Since When Is Integration ‘Innovative’?

Since When Is Integration ‘Innovative’?

Mary Jo Foley

Thanks to the U.S. Department of Justice antitrust case against Microsoft, bundling has been relegated to four-letter-word status in Microsoft land. Execs with the software giant are careful to avoid speaking of Internet Explorer, Windows Media Player or Internet Information Server as separate technologies that just so happen to be “bundled” into Windows. Nope. They are inextricable Windows components, according to Microsoft.

After “bundling” was banned in Redmond, Microsoft launched its “Better Together” campaign. And these days we’ve got Better Together’s successor: “Integrated Innovation.”

Integrated innovation is shorthand for platform. Microsoft seems to be using it to refer to a stack of related technologies — such as Windows Server 2003, Automated Deployment Services, Rights Management Services. It also seemingly applies to cross platform integration — i.e., the integration between Windows Server System and Office System.

Integrated innovation’s got a nice ring to it. Even Microsoft archrival Sun Microsystems is extolling the benefits of an integrated software stack, with its Project Orion, a k a “Java Enterprise System” family.

Read More About Sun’s Integrated Stack Approach

The problem? You could argue that by integrating software, you are freeing up your customers’ time to innovate on top of the base stack. (Indeed, I already have heard a Sun official make this case). But tying your products together so as to lessen customer choice is not innovative.

Microsoft can (and will) argue that elements of its Windows Server System family are “layered services” that users can choose to implement or not. The same can be said of the seemingly endless parade of Office System and Mobile System family members. Just because Microsoft offers both Office 2003 and Live Communications Server 2003 as part of the Office System doesn’t mean customers are obliged to purchase both together.

But by making its own products interoperate more seamlessly — with supposedly simpler and cheaper licensing, deployment and maintenance when purchased and rolled out as a family — Microsoft is doing its best to obviate the need and/or desire for any third-party alternatives.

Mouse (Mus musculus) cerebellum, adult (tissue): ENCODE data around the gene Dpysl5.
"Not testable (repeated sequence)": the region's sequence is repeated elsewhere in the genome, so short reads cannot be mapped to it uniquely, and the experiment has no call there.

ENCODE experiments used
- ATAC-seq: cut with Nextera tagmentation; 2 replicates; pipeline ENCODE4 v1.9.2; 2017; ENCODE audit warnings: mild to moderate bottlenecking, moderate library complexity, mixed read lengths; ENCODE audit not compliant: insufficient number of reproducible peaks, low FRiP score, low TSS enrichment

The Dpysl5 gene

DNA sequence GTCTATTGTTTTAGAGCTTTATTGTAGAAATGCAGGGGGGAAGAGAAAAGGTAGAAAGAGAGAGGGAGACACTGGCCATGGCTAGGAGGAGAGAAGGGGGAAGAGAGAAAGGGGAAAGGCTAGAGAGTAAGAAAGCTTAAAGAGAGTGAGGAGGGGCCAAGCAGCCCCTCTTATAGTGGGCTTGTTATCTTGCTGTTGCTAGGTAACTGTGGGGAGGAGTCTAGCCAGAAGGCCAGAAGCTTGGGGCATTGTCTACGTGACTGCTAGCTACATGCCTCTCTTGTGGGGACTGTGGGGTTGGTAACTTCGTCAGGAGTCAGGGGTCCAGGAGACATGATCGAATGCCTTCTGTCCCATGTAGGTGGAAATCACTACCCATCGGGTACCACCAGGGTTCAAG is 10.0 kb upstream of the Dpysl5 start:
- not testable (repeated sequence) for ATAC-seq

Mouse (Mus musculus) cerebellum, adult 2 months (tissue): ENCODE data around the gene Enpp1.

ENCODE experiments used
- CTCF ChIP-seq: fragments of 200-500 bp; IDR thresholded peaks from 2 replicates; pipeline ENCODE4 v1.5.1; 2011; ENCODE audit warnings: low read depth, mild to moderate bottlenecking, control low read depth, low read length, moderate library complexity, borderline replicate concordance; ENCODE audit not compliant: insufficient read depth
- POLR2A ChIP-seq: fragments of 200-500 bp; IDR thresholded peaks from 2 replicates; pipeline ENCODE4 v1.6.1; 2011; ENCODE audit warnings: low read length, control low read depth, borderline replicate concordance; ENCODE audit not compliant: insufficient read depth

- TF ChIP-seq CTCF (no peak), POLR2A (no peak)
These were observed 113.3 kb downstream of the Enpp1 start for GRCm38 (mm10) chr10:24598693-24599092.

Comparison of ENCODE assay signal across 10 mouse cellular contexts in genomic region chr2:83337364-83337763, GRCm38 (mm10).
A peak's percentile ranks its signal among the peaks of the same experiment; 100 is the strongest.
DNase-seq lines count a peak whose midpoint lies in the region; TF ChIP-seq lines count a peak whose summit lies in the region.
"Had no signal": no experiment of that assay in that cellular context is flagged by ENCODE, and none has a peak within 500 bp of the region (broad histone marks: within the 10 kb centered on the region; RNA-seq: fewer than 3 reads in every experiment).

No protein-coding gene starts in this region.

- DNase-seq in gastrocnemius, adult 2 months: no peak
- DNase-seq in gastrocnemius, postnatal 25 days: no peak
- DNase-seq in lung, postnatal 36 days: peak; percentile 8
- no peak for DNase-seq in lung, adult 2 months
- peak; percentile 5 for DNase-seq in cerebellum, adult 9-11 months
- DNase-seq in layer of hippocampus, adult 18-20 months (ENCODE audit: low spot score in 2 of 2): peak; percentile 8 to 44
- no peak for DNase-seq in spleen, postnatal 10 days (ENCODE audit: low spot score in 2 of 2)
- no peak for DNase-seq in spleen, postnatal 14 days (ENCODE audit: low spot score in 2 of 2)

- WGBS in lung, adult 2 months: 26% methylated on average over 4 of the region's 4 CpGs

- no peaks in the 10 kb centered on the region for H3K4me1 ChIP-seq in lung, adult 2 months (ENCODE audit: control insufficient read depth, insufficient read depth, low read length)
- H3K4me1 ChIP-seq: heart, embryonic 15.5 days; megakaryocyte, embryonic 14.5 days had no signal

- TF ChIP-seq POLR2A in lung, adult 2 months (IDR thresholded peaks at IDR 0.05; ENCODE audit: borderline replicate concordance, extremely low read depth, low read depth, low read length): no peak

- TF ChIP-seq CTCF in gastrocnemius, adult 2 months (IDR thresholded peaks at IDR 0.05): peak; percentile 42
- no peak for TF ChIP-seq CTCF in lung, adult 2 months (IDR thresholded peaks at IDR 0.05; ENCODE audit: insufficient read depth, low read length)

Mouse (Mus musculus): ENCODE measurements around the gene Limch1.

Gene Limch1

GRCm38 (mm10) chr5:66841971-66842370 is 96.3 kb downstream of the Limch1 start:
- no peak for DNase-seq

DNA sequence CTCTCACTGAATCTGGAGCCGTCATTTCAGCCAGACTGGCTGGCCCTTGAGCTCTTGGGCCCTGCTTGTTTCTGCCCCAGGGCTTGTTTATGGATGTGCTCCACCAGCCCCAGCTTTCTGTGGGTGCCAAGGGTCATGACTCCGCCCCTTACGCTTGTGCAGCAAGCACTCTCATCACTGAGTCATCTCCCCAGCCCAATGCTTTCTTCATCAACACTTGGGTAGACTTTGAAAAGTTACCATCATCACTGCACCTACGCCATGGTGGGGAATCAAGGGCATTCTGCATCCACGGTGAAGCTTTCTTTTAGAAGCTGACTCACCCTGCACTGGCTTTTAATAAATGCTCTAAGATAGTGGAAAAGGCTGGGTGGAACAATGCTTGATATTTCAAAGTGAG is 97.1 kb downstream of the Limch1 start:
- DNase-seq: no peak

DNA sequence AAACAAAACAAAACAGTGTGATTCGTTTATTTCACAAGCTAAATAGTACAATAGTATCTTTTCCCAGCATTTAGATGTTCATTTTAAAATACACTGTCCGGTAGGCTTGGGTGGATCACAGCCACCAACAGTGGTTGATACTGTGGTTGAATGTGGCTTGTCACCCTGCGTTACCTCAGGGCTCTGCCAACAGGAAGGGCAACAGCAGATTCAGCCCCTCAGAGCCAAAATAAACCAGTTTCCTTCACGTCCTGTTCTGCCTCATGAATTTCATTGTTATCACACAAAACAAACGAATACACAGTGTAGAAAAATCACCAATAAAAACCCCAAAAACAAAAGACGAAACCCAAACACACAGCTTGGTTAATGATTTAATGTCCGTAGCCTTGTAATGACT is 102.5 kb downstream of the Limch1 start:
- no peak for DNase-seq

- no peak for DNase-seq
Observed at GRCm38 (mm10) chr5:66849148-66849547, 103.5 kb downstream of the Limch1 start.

Integrated Innovation is not a fad. Microsoft’s new point man on Linux, Martin Taylor, has been playing up the message. And top Microsoft brass, from Chairman Gates on down, are tossing references to integrated innovation into nearly every speech. Microsoft will likely make Integrated Innovation a key theme of its Office System 2003 launch in October and its System Management Server 2003 rollout in November.

Bob Muglia’s Keynote at Microsoft’s IT Forum Show: “Integrated Innovation”

Read More on Linux Point Man Martin Taylor’s Thoughts on Integrated Innovation

And Server Chieftain Eric Rudder’s Two Cents

It’s a good time to go back and reflect on one former Microsoft exec’s warnings against integrated innovation. David Stutz, the former Mr. Rotor at Microsoft, had this to say in his goodbye note when he quit earlier this year:

“Any move towards cutting off alternatives by limiting interoperability or integration options would be fraught with danger, since it would enrage customers, accelerate the divergence of the open source platform, and have other undesirable results. Despite this, Microsoft is at risk of following this path, due to the corporate delusion that goes by many names: ‘better together,’ ‘unified platform,’ and ‘integrated software.’ There is false hope in Redmond that these outmoded approaches to software integration will attract and keep international markets, governments, academics, and most importantly, innovators, safely within the Microsoft sphere of influence. But they won’t.”

Revisit Stutz’s “Goodbye Microsoft” Letter Here

What’s your take? Are the benefits of vendor-provided integration wildly overrated? Or are you more than happy to buy your software as a preassembled desktop or server family from a single vendor?

Write me at and let me know what you think.

Copyright © 2004 Ziff Davis Media Inc. All Rights Reserved. Originally appearing in Microsoft Watch.